Samui songthaew driver agrees to pay foreigner’s hospital bill after fight

national January 04, 2019 01:00

By THE NATION,
THAI VISA

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A FOREIGNER ended up in hospital after a fight broke out between foreign exchange students and taxi drivers at Chaweng beach road on Koh Samui after the New Year countdown.



James Joshua Michael Fagin, 21, went to Pol Captain Daenchai Buntham of the Bo Phut police to say that he had been attacked by a songthaew driver and several other male drivers after a disagreement over the price of a fare to Mae Nam. 

Fagin, from South Africa, said that he was with three others, including his girlfriend, and that the songthaew driver wanted to charge them Bt800 per person.

When he laughed at the demand, the driver attacked him with his fists, he said. 

Seeing this, five or six other public vehicle drivers joined in and he was knocked to the ground as fists and kicks flew, he claimed. 

The attackers then fled the scene as police arrived and Fagin was taken to hospital where he was treated for his injuries, racking up a bill of Bt6,000.

Shortly after Fagin made his statement to police the songthaew driver arrived at the station.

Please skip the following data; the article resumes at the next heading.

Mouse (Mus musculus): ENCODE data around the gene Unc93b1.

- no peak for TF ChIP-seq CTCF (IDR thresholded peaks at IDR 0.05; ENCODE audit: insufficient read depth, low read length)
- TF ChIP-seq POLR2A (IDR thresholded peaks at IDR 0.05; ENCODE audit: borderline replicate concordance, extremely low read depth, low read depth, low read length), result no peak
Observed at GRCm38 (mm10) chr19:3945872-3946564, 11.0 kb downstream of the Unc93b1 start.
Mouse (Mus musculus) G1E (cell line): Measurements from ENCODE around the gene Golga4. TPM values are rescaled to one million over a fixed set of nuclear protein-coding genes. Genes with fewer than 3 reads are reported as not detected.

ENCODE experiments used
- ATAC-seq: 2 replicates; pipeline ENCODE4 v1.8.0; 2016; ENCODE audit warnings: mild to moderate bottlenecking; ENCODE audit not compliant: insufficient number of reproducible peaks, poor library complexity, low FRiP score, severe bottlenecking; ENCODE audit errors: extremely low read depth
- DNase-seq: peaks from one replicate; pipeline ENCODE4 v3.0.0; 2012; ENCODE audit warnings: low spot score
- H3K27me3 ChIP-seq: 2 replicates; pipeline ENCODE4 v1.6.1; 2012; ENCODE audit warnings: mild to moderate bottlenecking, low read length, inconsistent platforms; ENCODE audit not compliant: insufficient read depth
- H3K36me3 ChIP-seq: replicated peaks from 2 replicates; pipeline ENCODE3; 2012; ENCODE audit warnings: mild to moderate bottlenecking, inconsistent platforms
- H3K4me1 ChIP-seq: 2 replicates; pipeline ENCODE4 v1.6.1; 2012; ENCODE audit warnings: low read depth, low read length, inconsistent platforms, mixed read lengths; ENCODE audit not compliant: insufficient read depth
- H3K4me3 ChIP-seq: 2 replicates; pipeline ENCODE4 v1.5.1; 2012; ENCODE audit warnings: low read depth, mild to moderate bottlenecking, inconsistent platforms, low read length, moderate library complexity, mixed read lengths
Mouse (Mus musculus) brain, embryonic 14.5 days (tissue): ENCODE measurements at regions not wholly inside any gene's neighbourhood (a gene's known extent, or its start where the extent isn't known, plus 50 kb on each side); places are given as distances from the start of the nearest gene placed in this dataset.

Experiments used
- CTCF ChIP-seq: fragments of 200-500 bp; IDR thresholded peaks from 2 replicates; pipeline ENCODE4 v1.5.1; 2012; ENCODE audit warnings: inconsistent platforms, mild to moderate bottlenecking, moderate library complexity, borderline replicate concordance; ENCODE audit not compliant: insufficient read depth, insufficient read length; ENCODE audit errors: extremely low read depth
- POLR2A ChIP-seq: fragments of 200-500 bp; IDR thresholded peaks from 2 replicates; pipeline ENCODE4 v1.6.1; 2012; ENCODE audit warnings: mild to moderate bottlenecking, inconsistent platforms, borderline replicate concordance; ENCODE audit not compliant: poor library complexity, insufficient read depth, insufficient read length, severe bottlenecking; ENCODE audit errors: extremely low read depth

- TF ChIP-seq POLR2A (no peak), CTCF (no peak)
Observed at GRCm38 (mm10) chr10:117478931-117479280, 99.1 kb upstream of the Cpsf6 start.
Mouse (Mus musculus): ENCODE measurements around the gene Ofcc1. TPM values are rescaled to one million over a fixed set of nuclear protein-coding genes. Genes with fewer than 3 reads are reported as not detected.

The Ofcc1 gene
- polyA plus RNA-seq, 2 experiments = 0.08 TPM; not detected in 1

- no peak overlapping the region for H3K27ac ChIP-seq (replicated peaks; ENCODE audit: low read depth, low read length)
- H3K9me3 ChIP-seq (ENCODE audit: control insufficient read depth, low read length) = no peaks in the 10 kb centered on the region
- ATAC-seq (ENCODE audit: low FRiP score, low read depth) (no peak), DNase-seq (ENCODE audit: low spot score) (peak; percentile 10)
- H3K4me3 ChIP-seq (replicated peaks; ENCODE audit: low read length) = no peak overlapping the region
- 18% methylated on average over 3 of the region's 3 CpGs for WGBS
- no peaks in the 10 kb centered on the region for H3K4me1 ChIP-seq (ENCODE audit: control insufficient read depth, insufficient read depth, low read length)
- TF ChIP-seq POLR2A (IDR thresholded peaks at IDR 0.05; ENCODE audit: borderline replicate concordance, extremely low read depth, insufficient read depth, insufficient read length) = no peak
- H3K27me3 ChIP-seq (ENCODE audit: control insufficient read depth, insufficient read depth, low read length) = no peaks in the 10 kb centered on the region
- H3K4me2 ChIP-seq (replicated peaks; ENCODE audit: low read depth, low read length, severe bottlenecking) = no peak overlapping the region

Wanchai Phoonsawat, 47, gave a different version, saying he had offered an Bt800 all-in fare to the tourists and having got no reply to his request, he asked: “How much then?”

He said that he was attacked by the tourists, who started the fight, and that two Thai women then grabbed him by the arms so that the “farangs” could punch him. 

“Thank goodness my mates arrived to help me out,” he said.

Wanchai said that he was willing to let bygones be bygones but now that the matter had been reported to police, he said that he would agree to pay for the South African’s hospital bill. 

Daenchai fined everyone for the public fight and noted that the songthaew driver agreed to pay the Bt6,000 hospital bill.

File photo

Meanwhile, Tourist and Sports Minister Weerasak Kowsurat reported that from January to October last year, tourist police cracked down on thousands of crimes ranging from overcharging taxis to illegal entertainment venues. 

Last year tourist police beefed up investigations into unruly taxi drivers and unlawful tour guides. Police arrested 12,679 taxi drivers – including 5,668 drivers who refused to pick up passengers, 3,408 drivers who refused to use meters and 1,659 drivers who overcharged. That was up from 1,681, 255, and 120 driver arrests during the same period a year earlier. 

Police also arrested 1,581 unauthorised tour guides, and 390 so-called “sitting guides”, who use their licences to accompany an unauthorised guide who can speak foreign languages. The number was up from 132 and nine guides arrested in 2017.

Tourist police also arrested 6,333 low-quality tour operators, 26 vendors who offered overpriced products to tourists, and raided 35 illegal entertainment venues. 

They also found 1,406 cases of illicit drugs at tourist venues. There were also 161 cases of “influential people” carrying firearms in tourist areas and 9,533 cases where tourists were affected.

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